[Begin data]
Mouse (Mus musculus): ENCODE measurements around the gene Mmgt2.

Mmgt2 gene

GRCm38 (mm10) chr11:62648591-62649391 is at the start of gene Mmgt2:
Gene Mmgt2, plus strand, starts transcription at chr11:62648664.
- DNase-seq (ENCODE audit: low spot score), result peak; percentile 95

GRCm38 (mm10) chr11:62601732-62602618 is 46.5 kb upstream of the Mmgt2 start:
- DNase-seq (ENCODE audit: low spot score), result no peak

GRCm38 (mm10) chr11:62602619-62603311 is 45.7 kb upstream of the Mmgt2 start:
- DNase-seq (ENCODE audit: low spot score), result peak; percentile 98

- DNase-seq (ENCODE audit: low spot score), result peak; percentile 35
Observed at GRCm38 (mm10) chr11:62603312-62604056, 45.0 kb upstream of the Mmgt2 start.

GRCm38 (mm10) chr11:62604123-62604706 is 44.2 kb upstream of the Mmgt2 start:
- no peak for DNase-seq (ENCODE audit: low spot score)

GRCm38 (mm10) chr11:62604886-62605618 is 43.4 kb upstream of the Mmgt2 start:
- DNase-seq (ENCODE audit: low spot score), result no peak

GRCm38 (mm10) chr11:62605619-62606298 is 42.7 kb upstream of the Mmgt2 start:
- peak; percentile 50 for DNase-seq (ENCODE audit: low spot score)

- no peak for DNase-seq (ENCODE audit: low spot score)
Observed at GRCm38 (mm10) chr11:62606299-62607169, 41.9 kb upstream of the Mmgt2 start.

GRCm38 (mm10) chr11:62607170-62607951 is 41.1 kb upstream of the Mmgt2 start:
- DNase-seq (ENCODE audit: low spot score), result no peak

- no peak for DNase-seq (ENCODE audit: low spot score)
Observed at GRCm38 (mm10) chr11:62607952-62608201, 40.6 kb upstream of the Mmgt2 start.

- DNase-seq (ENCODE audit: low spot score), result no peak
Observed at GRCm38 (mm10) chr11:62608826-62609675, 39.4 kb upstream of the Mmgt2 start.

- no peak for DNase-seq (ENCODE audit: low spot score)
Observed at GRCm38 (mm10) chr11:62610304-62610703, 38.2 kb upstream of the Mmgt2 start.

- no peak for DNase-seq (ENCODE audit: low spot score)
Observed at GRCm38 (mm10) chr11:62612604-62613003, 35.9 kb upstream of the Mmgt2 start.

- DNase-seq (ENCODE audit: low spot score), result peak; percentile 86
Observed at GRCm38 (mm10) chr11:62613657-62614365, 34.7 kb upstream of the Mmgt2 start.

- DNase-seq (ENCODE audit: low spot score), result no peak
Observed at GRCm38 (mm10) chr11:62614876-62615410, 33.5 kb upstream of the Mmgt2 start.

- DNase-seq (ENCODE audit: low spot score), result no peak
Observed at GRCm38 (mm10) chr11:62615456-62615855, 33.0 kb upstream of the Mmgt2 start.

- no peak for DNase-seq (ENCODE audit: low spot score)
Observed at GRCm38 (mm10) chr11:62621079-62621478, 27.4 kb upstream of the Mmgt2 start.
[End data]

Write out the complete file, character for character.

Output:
Mouse (Mus musculus): ENCODE measurements around the gene Mmgt2.

Mmgt2 gene

GRCm38 (mm10) chr11:62648591-62649391 is at the start of gene Mmgt2:
Gene Mmgt2, plus strand, starts transcription at chr11:62648664.
- DNase-seq (ENCODE audit: low spot score), result peak; percentile 95

GRCm38 (mm10) chr11:62601732-62602618 is 46.5 kb upstream of the Mmgt2 start:
- DNase-seq (ENCODE audit: low spot score), result no peak

GRCm38 (mm10) chr11:62602619-62603311 is 45.7 kb upstream of the Mmgt2 start:
- DNase-seq (ENCODE audit: low spot score), result peak; percentile 98

- DNase-seq (ENCODE audit: low spot score), result peak; percentile 35
Observed at GRCm38 (mm10) chr11:62603312-62604056, 45.0 kb upstream of the Mmgt2 start.

GRCm38 (mm10) chr11:62604123-62604706 is 44.2 kb upstream of the Mmgt2 start:
- no peak for DNase-seq (ENCODE audit: low spot score)

GRCm38 (mm10) chr11:62604886-62605618 is 43.4 kb upstream of the Mmgt2 start:
- DNase-seq (ENCODE audit: low spot score), result no peak

GRCm38 (mm10) chr11:62605619-62606298 is 42.7 kb upstream of the Mmgt2 start:
- peak; percentile 50 for DNase-seq (ENCODE audit: low spot score)

- no peak for DNase-seq (ENCODE audit: low spot score)
Observed at GRCm38 (mm10) chr11:62606299-62607169, 41.9 kb upstream of the Mmgt2 start.

GRCm38 (mm10) chr11:62607170-62607951 is 41.1 kb upstream of the Mmgt2 start:
- DNase-seq (ENCODE audit: low spot score), result no peak

- no peak for DNase-seq (ENCODE audit: low spot score)
Observed at GRCm38 (mm10) chr11:62607952-62608201, 40.6 kb upstream of the Mmgt2 start.

- DNase-seq (ENCODE audit: low spot score), result no peak
Observed at GRCm38 (mm10) chr11:62608826-62609675, 39.4 kb upstream of the Mmgt2 start.

- no peak for DNase-seq (ENCODE audit: low spot score)
Observed at GRCm38 (mm10) chr11:62610304-62610703, 38.2 kb upstream of the Mmgt2 start.

- no peak for DNase-seq (ENCODE audit: low spot score)
Observed at GRCm38 (mm10) chr11:62612604-62613003, 35.9 kb upstream of the Mmgt2 start.

- DNase-seq (ENCODE audit: low spot score), result peak; percentile 86
Observed at GRCm38 (mm10) chr11:62613657-62614365, 34.7 kb upstream of the Mmgt2 start.

- DNase-seq (ENCODE audit: low spot score), result no peak
Observed at GRCm38 (mm10) chr11:62614876-62615410, 33.5 kb upstream of the Mmgt2 start.

- DNase-seq (ENCODE audit: low spot score), result no peak
Observed at GRCm38 (mm10) chr11:62615456-62615855, 33.0 kb upstream of the Mmgt2 start.

- no peak for DNase-seq (ENCODE audit: low spot score)
Observed at GRCm38 (mm10) chr11:62621079-62621478, 27.4 kb upstream of the Mmgt2 start.